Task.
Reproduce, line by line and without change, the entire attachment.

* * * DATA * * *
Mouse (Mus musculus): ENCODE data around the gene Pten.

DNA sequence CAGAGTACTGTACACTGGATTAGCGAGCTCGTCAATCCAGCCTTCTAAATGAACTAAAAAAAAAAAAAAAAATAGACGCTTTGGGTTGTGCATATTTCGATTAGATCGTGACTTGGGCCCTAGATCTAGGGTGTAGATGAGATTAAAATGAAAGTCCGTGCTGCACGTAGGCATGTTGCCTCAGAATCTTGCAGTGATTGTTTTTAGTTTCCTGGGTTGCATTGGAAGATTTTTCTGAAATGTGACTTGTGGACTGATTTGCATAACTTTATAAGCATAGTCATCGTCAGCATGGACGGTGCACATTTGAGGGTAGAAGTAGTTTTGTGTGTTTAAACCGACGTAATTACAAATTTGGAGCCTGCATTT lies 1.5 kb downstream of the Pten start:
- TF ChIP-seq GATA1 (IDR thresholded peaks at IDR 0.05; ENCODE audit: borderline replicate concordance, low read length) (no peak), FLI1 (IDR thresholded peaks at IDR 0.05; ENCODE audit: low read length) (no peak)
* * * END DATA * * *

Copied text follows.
Mouse (Mus musculus): ENCODE data around the gene Pten.

DNA sequence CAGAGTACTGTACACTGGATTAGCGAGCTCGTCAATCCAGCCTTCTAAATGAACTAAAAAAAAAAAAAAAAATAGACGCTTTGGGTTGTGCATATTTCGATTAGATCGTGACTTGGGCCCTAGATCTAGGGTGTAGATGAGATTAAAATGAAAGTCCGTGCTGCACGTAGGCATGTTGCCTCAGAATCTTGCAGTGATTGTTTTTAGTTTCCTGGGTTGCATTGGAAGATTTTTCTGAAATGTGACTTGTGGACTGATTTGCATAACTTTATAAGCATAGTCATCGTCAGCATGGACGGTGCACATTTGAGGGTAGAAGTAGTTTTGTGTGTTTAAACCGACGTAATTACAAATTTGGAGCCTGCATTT lies 1.5 kb downstream of the Pten start:
- TF ChIP-seq GATA1 (IDR thresholded peaks at IDR 0.05; ENCODE audit: borderline replicate concordance, low read length) (no peak), FLI1 (IDR thresholded peaks at IDR 0.05; ENCODE audit: low read length) (no peak)